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The Risk of Reported Cryptosporidiosis in Children Aged <5 Years in Australia is Highest in Very Remote Regions

Int. J. Environ. Res. Public Health 2015, 12(10), 12886-12888; https://doi.org/10.3390/ijerph121012886

Editorial
Health Effects of Waterborne Contaminants: A Focus on Emerging Concerns
Division of Environmental and Occupational Health Sciences, School of Public Health, Institute for Environmental Science and Policy, University of Illinois at Chicago, Chicago, IL 60612, USA
Academic Editor: Paul B. Tchounwo
Received: 25 September 2015 / Accepted: 28 September 2015 / Published: 15 October 2015
One of the Millennium Development Goals of the United Nations has been “To ensure environmental sustainability”, which includes the target of a 50% reduction by 2015 of “…the proportion of the population without sustainable access to safe drinking water and basic sanitation”. This year 147 countries have met the drinking water target, 95 countries have met the sanitation target, and 77 countries have met both [1]. While this is a major, positive development, to have readily available clean, safe water for drinking and recreation, however, remains beyond the reach of many people globally. Even in countries in which access to treated drinking water is widely available, new waterborne hazards continue to be identified and previously identified substances have been found to present newly-recognized threats to health.
This Special Issue of the International Journal of Environmental Research and Public Health addresses some of these emerging concerns. “Health Effects of Waterborne Contaminants: A Focus on Emerging Concerns” includes original research that characterizes specific waterborne health hazards in a lower-middle income economy [2], an upper-middle income economy [3], and high-income economies [4,5,6,7,8]. Other publications in this Issue address methods for risk assessment [9], regulation [10], and pathogen analyses [11], which are not specific to a given region or economic development category. The emerging concerns addressed include bacterial [2,4,5,8], viral [3], and protozoan pathogens [4,7], as well as the chemical hazards perchlorate [9] and microcystin [6]. Emerging concerns described in the Special Issue include those relevant to surface water [6,10], drinking water [2,4], water used in an occupational setting [5], water used in food production [3], or in multiple/unspecific settings [7,8,9].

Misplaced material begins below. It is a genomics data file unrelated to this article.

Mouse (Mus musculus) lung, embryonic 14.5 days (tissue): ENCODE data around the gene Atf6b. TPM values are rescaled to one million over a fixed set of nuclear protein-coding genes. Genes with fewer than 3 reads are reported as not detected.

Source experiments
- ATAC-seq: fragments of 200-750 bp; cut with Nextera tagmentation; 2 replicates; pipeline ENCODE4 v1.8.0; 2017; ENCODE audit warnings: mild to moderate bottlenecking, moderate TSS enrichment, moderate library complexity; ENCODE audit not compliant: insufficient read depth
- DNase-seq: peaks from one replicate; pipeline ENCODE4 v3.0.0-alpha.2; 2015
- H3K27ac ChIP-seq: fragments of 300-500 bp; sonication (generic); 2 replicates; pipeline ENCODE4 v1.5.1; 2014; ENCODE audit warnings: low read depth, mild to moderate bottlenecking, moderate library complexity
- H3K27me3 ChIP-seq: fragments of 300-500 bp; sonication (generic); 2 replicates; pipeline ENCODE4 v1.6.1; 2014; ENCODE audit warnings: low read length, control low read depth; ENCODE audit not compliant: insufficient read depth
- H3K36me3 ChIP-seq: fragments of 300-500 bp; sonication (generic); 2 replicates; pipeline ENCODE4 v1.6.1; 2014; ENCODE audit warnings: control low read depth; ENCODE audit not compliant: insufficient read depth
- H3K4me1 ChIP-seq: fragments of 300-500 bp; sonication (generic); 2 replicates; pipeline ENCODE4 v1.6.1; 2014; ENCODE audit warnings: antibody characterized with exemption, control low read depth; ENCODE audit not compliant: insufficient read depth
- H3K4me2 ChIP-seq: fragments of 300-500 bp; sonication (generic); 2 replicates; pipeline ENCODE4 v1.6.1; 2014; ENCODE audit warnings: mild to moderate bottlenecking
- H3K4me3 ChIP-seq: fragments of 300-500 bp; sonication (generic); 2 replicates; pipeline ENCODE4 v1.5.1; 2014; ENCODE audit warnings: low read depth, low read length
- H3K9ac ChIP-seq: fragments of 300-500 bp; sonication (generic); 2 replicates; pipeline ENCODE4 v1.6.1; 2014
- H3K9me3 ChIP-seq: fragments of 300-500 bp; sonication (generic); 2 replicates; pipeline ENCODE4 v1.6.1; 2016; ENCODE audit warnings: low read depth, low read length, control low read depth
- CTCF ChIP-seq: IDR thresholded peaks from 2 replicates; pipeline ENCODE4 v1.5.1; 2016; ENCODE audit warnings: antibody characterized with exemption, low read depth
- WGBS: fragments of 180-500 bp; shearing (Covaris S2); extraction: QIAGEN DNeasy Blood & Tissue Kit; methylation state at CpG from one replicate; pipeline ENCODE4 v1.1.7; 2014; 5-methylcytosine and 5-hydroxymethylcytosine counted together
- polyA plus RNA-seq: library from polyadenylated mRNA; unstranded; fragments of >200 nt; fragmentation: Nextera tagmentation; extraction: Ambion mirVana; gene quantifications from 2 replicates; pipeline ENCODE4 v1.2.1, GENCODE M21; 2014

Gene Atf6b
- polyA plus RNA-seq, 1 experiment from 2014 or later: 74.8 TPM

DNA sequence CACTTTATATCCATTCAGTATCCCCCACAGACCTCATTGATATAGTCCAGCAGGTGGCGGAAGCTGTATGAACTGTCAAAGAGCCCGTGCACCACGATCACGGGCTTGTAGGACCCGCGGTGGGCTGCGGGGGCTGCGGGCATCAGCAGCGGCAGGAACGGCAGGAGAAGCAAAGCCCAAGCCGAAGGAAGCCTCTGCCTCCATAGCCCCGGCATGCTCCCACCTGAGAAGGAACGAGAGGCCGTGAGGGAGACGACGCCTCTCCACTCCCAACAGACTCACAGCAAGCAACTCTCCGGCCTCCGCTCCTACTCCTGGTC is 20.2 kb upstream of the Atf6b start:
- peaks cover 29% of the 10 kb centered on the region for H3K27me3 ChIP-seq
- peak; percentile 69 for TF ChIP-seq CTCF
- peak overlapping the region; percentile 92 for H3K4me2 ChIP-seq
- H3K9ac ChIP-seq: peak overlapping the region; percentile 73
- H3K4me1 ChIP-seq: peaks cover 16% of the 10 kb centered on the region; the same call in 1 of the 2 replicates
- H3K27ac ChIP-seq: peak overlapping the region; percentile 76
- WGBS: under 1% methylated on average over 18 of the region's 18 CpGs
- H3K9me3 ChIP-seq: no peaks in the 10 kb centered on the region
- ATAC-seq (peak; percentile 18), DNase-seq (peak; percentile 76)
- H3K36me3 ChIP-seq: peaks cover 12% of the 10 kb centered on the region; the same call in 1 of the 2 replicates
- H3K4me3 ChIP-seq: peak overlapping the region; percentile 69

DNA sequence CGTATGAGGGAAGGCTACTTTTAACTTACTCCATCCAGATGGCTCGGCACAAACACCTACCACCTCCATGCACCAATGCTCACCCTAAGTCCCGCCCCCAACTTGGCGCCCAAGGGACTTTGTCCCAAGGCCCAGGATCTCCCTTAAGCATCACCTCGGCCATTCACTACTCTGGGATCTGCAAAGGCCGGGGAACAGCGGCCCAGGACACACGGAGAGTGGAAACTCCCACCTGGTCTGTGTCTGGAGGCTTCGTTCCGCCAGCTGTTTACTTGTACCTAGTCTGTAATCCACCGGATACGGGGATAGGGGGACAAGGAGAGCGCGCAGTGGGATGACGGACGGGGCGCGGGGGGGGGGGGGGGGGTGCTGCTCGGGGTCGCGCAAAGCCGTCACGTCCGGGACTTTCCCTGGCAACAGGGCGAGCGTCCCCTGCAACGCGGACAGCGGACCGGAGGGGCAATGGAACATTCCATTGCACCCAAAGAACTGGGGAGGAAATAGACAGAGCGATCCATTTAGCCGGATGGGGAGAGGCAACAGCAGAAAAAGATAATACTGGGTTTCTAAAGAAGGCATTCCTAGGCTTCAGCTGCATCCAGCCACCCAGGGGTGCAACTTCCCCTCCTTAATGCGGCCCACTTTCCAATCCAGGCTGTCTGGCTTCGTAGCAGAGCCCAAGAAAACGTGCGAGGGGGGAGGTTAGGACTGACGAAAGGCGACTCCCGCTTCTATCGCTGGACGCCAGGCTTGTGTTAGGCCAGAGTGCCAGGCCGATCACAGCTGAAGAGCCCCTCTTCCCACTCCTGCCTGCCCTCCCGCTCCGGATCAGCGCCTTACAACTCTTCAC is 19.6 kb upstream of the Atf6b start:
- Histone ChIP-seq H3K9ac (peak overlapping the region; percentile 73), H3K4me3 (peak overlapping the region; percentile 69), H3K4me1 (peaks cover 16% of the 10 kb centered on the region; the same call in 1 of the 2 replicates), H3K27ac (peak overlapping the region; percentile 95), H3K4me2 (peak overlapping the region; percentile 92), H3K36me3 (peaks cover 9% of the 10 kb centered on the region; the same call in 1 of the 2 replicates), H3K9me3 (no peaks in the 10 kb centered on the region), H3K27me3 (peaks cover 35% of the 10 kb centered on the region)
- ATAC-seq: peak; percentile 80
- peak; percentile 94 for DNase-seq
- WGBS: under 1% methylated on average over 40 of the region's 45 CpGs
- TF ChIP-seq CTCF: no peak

The papers included in this Special Issue should be viewed not as a comprehensive review of emerging waterborne concerns, but rather as a step towards better recognition and characterization of these and other waterborne hazards. As these and other waterborne threats to public health are better understood, controls can be implemented as needed to keep populations healthy. It is with that larger goal of maintaining the health and well-being of populations by improving water quality, that this Special Issue has been published.

References

  1. United Nations. The Millennium Development Goals Report 2015. Available online: http://www.un.org/millenniumgoals/2015_MDG_Report/pdf/MDG%202015%20rev%20(July%201).pdf (accessed on 25 September 2015).
  2. Dekker, D.M.; Krumkamp, R.; Sarpong, N.; Frickmann, H.; Boahen, K.G.; Frimpong, M.; Asare, R.; Larbi, R.; Hagen, R.M.; Poppert, S.; et al. Drinking water from dug wells in rural Ghana—Salmonella contamination, environmental factors, and genotypes. Int. J. Environ. Res. Public Health 2015, 12, 3535–3546. [Google Scholar] [CrossRef] [PubMed]
  3. Gao, S.; Li, D.; Zha, E.; Zhou, T.; Wang, S.; Yue, X. Surveillance of hepatitis E virus contamination in shellfish in China. Int. J. Environ. Res. Public Health 2015, 12, 2026–2036. [Google Scholar] [CrossRef] [PubMed]
  4. Falkinham, J.O., 3rd. Common features of opportunistic premise plumbing pathogens. Int. J. Environ. Res. Public Health 2015, 12, 4533–4545. [Google Scholar] [CrossRef] [PubMed]
  5. Leoni, E.; Dallolio, L.; Stagni, F.; Sanna, T.; D’Alessandro, G.; Piana, G. Impact of a risk management plan on Legionella contamination of dental unit water. Int. J. Environ. Res. Public Health 2015, 12, 2344–2358. [Google Scholar] [CrossRef] [PubMed]
  6. Lee, C.; Marion, J.W.; Cheung, M.; Lee, C.S.; Lee, J. Associations among Human-Associated Fecal Contamination, Microcystis aeruginosa, and Microcystin at Lake Erie Beaches. Int. J. Environ. Res. Public Health 2015, 12, 11466–11485. [Google Scholar] [CrossRef] [PubMed]
  7. Lal, A.; Fearnley, E.; Kirk, M. The Risk of Reported Cryptosporidiosis in Children Aged <5 Years in Australia is Highest in Very Remote Regions. Int. J. Environ. Res. Public Health 2015, 12, 11815–11828. [Google Scholar] [PubMed]
  8. Lin, C.J.; Wade, T.J.; Hilborn, E.D. Flooding and Clostridium difficile Infection: A Case-Crossover Analysis. Int. J. Environ. Res. Public Health 2015, 12, 6948–6964. [Google Scholar] [CrossRef] [PubMed]
  9. Crawford-Brown, D. Application of Probabilistic Risk Assessment in Establishing Perchlorate and Goitrogen Risk Mitigation Strategies. Int. J. Environ. Res. Public Health 2015, 12, 10374–10390. [Google Scholar] [CrossRef] [PubMed]
  10. Fujioka, R.S.; Solo-Gabriele, H.M.; Byappanahalli, M.N.; Kirs, M. U.S. Recreational Water Quality Criteria: A Vision for the Future. Int. J. Environ. Res. Public Health 2015, 12, 7752–7776. [Google Scholar] [CrossRef] [PubMed]
  11. Bonilla, J.A.; Bonilla, T.D.; Abdelzaher, A.M.; Scott, T.M.; Lukasik, J.; Solo-Gabriele, H.M.; Palmer, C.J. Quantification of Protozoa and Viruses from Small Water Volumes. Int. J. Environ. Res. Public Health 2015, 12, 7118–7132. [Google Scholar] [CrossRef] [PubMed]
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